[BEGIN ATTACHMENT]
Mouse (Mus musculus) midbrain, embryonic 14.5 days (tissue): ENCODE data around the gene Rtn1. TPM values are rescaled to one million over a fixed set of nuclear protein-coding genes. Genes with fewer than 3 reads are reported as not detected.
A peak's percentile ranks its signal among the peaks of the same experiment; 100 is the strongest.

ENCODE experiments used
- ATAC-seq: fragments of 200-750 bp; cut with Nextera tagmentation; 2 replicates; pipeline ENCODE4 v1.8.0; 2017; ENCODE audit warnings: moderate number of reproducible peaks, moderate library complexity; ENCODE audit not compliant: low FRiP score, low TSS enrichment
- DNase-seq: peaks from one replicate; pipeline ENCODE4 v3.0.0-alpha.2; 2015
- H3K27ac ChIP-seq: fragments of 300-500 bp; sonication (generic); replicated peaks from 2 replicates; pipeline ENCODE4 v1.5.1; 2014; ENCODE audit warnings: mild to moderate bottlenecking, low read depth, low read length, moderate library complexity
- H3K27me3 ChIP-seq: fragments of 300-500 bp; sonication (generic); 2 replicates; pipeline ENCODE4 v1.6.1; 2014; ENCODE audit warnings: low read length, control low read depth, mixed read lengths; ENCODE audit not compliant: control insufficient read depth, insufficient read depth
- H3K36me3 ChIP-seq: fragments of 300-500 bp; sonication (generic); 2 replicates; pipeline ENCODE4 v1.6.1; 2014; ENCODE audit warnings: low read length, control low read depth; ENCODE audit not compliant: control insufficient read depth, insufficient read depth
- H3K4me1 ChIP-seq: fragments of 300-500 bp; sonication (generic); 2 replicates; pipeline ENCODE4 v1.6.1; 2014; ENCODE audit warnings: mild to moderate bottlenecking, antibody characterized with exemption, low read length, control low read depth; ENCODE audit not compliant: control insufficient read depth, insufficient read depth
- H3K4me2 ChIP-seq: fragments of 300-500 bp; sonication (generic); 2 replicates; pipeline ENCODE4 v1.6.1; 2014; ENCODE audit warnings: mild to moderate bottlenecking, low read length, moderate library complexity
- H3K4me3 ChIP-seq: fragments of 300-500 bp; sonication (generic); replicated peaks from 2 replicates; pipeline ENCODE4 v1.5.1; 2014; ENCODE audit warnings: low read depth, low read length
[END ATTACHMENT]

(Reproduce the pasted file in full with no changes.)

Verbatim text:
Mouse (Mus musculus) midbrain, embryonic 14.5 days (tissue): ENCODE data around the gene Rtn1. TPM values are rescaled to one million over a fixed set of nuclear protein-coding genes. Genes with fewer than 3 reads are reported as not detected.
A peak's percentile ranks its signal among the peaks of the same experiment; 100 is the strongest.

ENCODE experiments used
- ATAC-seq: fragments of 200-750 bp; cut with Nextera tagmentation; 2 replicates; pipeline ENCODE4 v1.8.0; 2017; ENCODE audit warnings: moderate number of reproducible peaks, moderate library complexity; ENCODE audit not compliant: low FRiP score, low TSS enrichment
- DNase-seq: peaks from one replicate; pipeline ENCODE4 v3.0.0-alpha.2; 2015
- H3K27ac ChIP-seq: fragments of 300-500 bp; sonication (generic); replicated peaks from 2 replicates; pipeline ENCODE4 v1.5.1; 2014; ENCODE audit warnings: mild to moderate bottlenecking, low read depth, low read length, moderate library complexity
- H3K27me3 ChIP-seq: fragments of 300-500 bp; sonication (generic); 2 replicates; pipeline ENCODE4 v1.6.1; 2014; ENCODE audit warnings: low read length, control low read depth, mixed read lengths; ENCODE audit not compliant: control insufficient read depth, insufficient read depth
- H3K36me3 ChIP-seq: fragments of 300-500 bp; sonication (generic); 2 replicates; pipeline ENCODE4 v1.6.1; 2014; ENCODE audit warnings: low read length, control low read depth; ENCODE audit not compliant: control insufficient read depth, insufficient read depth
- H3K4me1 ChIP-seq: fragments of 300-500 bp; sonication (generic); 2 replicates; pipeline ENCODE4 v1.6.1; 2014; ENCODE audit warnings: mild to moderate bottlenecking, antibody characterized with exemption, low read length, control low read depth; ENCODE audit not compliant: control insufficient read depth, insufficient read depth
- H3K4me2 ChIP-seq: fragments of 300-500 bp; sonication (generic); 2 replicates; pipeline ENCODE4 v1.6.1; 2014; ENCODE audit warnings: mild to moderate bottlenecking, low read length, moderate library complexity
- H3K4me3 ChIP-seq: fragments of 300-500 bp; sonication (generic); replicated peaks from 2 replicates; pipeline ENCODE4 v1.5.1; 2014; ENCODE audit warnings: low read depth, low read length